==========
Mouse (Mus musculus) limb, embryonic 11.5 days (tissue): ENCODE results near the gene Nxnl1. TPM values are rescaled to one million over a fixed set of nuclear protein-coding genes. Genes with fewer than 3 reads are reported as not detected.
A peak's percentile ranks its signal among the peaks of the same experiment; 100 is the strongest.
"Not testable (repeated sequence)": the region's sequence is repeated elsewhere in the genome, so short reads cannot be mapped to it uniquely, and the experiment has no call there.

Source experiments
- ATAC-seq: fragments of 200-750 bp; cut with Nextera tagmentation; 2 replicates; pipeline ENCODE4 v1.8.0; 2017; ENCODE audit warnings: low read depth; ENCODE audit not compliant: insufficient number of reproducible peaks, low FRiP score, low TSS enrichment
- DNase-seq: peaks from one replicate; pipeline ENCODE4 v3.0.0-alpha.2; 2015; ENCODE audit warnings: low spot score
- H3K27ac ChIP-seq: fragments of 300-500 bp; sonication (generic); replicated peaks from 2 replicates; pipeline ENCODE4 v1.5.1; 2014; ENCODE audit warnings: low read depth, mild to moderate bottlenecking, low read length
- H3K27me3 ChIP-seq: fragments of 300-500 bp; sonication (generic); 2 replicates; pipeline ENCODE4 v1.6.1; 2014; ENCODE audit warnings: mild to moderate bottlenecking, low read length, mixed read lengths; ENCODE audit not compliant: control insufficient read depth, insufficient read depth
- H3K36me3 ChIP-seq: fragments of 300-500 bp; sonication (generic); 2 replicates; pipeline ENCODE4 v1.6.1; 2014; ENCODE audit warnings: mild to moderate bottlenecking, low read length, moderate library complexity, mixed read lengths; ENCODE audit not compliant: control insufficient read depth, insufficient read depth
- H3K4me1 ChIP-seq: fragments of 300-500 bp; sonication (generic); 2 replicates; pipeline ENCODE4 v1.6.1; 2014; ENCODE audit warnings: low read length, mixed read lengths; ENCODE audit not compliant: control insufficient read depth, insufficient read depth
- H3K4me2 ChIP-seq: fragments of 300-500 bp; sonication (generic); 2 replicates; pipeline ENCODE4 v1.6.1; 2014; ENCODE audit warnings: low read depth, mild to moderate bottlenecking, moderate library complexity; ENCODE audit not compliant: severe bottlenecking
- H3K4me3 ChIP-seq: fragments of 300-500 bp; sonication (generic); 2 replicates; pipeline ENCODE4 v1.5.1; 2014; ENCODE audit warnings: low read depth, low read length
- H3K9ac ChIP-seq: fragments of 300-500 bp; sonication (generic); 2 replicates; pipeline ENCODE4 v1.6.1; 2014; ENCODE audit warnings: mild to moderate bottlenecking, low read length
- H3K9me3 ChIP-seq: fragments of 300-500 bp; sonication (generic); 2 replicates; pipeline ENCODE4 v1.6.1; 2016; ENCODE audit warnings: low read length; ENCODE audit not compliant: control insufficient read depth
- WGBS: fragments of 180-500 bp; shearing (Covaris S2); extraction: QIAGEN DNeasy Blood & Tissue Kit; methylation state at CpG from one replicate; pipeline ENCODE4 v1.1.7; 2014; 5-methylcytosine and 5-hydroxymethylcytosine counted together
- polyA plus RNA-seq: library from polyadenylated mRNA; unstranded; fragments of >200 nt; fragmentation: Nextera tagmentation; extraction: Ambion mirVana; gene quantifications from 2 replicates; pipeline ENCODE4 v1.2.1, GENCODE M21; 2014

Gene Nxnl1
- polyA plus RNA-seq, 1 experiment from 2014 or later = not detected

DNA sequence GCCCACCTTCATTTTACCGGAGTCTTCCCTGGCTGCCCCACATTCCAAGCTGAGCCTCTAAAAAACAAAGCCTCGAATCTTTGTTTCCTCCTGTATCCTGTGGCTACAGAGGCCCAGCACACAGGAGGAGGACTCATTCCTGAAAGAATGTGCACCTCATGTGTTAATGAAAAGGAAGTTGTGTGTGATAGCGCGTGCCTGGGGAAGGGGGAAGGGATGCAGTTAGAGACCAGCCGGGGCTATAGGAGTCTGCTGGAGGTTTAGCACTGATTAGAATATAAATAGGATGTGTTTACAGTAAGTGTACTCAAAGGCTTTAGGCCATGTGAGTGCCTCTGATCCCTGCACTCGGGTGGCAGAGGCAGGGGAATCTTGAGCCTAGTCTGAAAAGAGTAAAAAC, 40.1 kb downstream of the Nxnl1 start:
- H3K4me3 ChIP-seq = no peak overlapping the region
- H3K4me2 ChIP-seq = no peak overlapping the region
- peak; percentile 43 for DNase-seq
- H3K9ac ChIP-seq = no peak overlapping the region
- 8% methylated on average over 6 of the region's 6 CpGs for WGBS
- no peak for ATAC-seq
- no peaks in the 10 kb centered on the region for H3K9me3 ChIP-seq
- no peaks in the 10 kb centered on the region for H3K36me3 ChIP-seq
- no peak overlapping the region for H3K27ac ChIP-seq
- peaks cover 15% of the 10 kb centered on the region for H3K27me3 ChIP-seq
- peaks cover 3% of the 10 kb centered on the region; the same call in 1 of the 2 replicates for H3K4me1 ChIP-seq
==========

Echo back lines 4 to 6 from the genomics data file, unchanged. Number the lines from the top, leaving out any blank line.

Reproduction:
Source experiments
- ATAC-seq: fragments of 200-750 bp; cut with Nextera tagmentation; 2 replicates; pipeline ENCODE4 v1.8.0; 2017; ENCODE audit warnings: low read depth; ENCODE audit not compliant: insufficient number of reproducible peaks, low FRiP score, low TSS enrichment
- DNase-seq: peaks from one replicate; pipeline ENCODE4 v3.0.0-alpha.2; 2015; ENCODE audit warnings: low spot score